Credit: Jenni Girtman for the AJC

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Credit: Jenni Girtman for the AJC

Looming crisis

Yet hospitals are bracing for things to get worse, as the population continues to contract and spread COVID-19.

“December and January and February are going to be rough times,” CDC Director Dr. Robert Redfield warned in remarks to a business group Wednesday. “I actually believe they’re going to be the most difficult time in the public health history of this nation, largely because of the stress that it’s going to put on our health care system.”

Dr. Zachary Taylor, director of the state Department of Public Health’s North Health District, said that since even before Thanksgiving, people all over have been getting together for small parties with people outside their immediate household. All it takes is for one person to be infected.

“That’s one of the reasons we’re concerned about what we’re going to see in the next week or two following the Thanksgiving holidays,” Taylor said, “where we’re going to see another surge in cases from people being exposed at these gatherings of friends and family over the holiday weekend.”

A makeshift emergency bed is curtained off in a hallway of the emergency room at Tanner Health System's hospital in Carrollton on Thursday. (Alyssa Pointer /

Credit: Alyssa Pointer /

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Credit: Alyssa Pointer /

Already, West Georgia’s Tanner Health System is out of space. The system has 360 beds across five facilities, including hospitals in Carrollton and Villa Rica. All those beds were full last week, with 57 patients waiting for rooms.

During past flu seasons, the hospitals have learned to shift staff to emergency departments so that patients in waiting can get the same level of care they would in inpatient units, Chief Medical Officer Benjamin Camp said.

But CEO Loy Howard said he has no silver bullet to handle the expected Thanksgiving surge, along with the issues that keep the hospitals busy in normal times.

“The vast majority of our patients just need care. They’ve got cardiovascular disease issues. They have diabetes issues,” Howard said. “That’s the struggle — you can’t tell them to stay home, because they need that care. And we are seeing more of those patients coming in, non-Covid.”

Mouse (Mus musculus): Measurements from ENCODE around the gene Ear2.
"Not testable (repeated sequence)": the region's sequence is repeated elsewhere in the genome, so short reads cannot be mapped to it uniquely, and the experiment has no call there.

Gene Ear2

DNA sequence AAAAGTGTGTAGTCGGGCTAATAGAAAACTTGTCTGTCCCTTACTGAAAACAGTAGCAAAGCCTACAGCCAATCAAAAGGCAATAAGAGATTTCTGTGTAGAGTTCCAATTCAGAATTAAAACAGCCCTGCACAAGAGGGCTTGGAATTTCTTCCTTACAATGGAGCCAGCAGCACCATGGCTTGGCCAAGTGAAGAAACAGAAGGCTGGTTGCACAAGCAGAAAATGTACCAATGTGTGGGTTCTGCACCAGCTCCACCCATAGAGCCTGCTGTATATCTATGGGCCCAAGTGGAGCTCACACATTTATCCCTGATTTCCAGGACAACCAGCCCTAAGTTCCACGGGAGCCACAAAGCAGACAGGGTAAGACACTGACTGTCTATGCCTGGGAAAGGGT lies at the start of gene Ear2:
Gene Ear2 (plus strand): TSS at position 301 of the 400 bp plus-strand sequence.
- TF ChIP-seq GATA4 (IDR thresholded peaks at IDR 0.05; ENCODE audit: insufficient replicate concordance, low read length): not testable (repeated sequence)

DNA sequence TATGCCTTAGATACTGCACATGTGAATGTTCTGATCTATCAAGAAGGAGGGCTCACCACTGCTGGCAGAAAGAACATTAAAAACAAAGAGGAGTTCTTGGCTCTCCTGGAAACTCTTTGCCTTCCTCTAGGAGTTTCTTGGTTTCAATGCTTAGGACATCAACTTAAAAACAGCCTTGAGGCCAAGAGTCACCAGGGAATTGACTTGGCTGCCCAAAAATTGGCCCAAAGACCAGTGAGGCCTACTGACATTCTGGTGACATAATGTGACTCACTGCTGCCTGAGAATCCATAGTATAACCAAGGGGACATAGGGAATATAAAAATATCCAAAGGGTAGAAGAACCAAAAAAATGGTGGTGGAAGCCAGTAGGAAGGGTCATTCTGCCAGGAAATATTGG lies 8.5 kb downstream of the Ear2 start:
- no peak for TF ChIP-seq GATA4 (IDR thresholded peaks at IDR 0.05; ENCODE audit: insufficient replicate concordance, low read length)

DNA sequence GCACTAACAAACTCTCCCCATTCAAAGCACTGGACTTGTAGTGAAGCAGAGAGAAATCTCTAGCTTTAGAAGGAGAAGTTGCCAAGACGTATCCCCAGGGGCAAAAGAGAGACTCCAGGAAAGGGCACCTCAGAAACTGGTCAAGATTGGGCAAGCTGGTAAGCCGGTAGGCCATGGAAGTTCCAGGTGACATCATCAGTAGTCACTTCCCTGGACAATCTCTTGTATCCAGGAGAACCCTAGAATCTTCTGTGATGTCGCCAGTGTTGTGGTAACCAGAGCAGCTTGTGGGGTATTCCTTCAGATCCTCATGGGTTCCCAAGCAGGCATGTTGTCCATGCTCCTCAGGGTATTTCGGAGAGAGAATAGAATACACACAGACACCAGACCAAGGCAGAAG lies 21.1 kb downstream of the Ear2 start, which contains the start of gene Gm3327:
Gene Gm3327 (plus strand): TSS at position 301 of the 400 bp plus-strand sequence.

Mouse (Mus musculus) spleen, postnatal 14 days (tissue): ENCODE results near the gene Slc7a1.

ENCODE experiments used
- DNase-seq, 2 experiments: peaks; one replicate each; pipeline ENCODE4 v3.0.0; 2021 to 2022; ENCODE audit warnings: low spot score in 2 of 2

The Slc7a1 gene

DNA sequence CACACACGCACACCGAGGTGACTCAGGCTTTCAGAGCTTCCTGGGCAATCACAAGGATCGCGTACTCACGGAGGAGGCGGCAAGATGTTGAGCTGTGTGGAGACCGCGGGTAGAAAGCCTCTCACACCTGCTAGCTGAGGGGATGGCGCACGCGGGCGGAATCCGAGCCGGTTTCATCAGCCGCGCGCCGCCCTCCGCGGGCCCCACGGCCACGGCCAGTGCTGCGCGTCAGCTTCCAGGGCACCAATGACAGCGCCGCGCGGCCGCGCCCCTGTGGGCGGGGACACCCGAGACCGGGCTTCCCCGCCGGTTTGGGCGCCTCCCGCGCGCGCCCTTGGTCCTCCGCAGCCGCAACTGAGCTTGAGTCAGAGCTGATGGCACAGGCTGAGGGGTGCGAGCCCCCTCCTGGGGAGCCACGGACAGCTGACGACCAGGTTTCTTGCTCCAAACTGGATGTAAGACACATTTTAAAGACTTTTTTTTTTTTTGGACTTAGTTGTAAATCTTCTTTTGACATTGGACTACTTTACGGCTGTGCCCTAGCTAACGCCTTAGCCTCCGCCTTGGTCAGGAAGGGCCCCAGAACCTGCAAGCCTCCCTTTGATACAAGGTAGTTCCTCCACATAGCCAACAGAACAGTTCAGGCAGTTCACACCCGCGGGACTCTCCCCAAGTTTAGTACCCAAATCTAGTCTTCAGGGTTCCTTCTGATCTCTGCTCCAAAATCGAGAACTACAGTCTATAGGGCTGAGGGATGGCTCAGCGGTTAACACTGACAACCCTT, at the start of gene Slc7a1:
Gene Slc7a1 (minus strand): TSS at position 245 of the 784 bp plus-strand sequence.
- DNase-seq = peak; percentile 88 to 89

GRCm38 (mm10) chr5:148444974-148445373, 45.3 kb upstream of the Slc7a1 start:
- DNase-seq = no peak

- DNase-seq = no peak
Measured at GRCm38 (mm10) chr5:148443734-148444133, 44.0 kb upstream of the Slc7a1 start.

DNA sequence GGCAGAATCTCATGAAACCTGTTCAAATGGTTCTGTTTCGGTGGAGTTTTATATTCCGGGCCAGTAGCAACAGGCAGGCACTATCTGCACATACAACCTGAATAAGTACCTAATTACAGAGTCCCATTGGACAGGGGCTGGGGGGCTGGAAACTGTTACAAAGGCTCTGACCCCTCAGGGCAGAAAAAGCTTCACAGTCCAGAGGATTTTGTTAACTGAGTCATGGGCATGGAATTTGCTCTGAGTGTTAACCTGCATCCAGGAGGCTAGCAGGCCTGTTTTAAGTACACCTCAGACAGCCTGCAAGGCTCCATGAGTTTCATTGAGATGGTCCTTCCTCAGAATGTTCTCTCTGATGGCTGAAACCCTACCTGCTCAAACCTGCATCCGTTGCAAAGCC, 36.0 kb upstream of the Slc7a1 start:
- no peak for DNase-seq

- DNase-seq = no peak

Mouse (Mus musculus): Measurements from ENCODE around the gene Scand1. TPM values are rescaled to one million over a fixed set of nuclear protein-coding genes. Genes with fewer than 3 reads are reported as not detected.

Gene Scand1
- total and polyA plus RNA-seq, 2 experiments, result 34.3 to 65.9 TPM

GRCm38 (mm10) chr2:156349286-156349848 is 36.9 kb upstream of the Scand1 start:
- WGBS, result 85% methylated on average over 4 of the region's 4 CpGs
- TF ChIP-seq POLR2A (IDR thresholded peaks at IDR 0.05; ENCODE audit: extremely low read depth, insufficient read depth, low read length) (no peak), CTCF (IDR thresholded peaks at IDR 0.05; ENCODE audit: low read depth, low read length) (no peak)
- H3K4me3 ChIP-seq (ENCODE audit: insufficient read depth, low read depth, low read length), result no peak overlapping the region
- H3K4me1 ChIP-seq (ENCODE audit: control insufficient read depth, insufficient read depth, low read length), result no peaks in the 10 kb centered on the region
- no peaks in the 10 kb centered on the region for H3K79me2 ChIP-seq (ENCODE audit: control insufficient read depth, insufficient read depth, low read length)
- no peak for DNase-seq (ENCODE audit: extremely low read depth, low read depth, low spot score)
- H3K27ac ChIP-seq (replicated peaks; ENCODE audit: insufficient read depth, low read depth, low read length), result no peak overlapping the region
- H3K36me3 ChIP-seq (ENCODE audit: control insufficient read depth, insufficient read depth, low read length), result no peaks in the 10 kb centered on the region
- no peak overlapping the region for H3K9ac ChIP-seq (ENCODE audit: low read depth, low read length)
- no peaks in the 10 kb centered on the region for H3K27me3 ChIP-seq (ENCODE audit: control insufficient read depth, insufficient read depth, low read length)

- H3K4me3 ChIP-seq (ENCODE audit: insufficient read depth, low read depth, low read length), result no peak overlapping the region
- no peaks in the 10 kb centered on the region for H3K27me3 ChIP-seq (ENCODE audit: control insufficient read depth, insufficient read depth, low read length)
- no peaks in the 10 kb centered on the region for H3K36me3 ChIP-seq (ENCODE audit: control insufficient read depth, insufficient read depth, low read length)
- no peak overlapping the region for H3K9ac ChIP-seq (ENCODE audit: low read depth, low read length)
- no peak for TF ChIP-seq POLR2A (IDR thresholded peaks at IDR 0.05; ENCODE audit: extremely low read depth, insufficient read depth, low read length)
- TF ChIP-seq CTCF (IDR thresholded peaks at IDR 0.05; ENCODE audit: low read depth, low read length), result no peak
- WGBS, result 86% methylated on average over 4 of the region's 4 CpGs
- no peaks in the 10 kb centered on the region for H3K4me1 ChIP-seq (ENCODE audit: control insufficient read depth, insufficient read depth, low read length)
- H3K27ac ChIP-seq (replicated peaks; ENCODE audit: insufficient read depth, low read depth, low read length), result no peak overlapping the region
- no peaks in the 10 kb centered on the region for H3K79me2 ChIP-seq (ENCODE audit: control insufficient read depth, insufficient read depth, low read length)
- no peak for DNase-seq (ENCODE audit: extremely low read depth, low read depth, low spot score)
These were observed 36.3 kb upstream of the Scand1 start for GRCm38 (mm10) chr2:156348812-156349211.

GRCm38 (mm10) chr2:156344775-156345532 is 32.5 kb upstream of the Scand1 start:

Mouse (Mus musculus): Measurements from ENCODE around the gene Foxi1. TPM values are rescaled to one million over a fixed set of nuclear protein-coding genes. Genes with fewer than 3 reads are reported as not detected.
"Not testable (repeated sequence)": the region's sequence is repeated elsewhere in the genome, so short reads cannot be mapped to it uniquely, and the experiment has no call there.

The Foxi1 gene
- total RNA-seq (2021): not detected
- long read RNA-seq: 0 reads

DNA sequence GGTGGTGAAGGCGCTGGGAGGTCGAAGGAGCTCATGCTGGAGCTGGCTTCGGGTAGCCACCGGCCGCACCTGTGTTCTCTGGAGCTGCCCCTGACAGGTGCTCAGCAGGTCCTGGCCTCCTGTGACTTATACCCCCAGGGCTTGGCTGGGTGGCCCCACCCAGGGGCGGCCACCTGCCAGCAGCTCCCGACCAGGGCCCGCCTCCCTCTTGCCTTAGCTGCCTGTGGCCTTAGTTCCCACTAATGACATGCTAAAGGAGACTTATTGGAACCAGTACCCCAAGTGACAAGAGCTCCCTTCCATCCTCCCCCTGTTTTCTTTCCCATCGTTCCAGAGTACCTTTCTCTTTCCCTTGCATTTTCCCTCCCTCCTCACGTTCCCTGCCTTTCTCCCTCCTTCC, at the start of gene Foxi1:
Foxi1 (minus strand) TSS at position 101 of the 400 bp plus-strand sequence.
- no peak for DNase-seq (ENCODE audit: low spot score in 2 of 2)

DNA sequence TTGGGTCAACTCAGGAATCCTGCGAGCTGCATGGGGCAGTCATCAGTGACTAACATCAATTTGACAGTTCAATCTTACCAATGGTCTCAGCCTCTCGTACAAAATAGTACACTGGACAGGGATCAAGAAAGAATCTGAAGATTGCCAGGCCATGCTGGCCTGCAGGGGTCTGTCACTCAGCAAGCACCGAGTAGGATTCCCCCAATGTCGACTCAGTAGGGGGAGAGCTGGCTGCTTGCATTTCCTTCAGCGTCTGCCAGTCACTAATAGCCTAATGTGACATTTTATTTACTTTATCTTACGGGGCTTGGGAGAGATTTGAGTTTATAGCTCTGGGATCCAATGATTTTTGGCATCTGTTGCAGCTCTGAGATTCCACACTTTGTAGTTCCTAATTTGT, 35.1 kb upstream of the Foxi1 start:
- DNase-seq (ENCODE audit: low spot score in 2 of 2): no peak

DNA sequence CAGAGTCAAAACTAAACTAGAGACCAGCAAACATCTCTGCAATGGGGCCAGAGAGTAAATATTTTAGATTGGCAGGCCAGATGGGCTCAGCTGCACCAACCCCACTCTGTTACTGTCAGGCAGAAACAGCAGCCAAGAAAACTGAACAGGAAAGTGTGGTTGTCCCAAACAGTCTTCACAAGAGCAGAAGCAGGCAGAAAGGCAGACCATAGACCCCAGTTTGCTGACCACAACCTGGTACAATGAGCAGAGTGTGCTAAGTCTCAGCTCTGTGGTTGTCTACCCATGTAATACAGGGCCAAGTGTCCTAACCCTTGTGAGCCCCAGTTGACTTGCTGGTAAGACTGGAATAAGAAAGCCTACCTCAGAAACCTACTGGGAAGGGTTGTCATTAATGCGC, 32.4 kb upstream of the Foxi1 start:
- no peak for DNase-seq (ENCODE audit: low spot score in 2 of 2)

In a mobile medical unit provided by the state to Northeast Georgia Medical Center, patient care technicians Gabriela Estrada, left, and Soledad Santana, take off sterile gowns after checking on a patient. The mobile unit has helped with capacity problems, but hasn’t solved them, a hospital official told the AJC. (Jenni Girtman for The Atlanta Journal Constitution)

Credit: Jenni Girtman for the AJC

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Credit: Jenni Girtman for the AJC

No easy solution

To handle the predicted surge, a spokesman for Governor Brian Kemp told the AJC last week there is the option of reopening the pop-up hospital at the Georgia World Congress Center, which can hold up to 200 patients.

But hospital executives, meeting with Kemp at the state Capitol on Tuesday, told the governor that the big issue is staffing.

“We have the space right now — we even have ICU beds,” said Candice Saunders, CEO of Wellstar Health System and its 2,700 hospital beds. “But it’s a continuous effort, daily, on the staffing.”

Emory Healthcare has gone from 100 of those top-dollar temp workers to 500. “It’s unsustainable,” Bryce Gartland, hospital group president for Emory Healthcare, told the governor.

On Monday, Dr. Mugele retweeted a photo of a tent set up on the parking lot of the Mayo Clinic Hospital in Phoenix. “We’ve had tents in our parking lot for months now,” he posted. “Tents are meaningless if you don’t have the nurses to staff them.”

Mugele described the sinking feeling of having patients stacked up in the emergency department, then seeing an ambulance roll in from out of state.

“My guess is that nobody in our region is any better off than we are,” he said. “We’re basically operating on pretty thin margins.”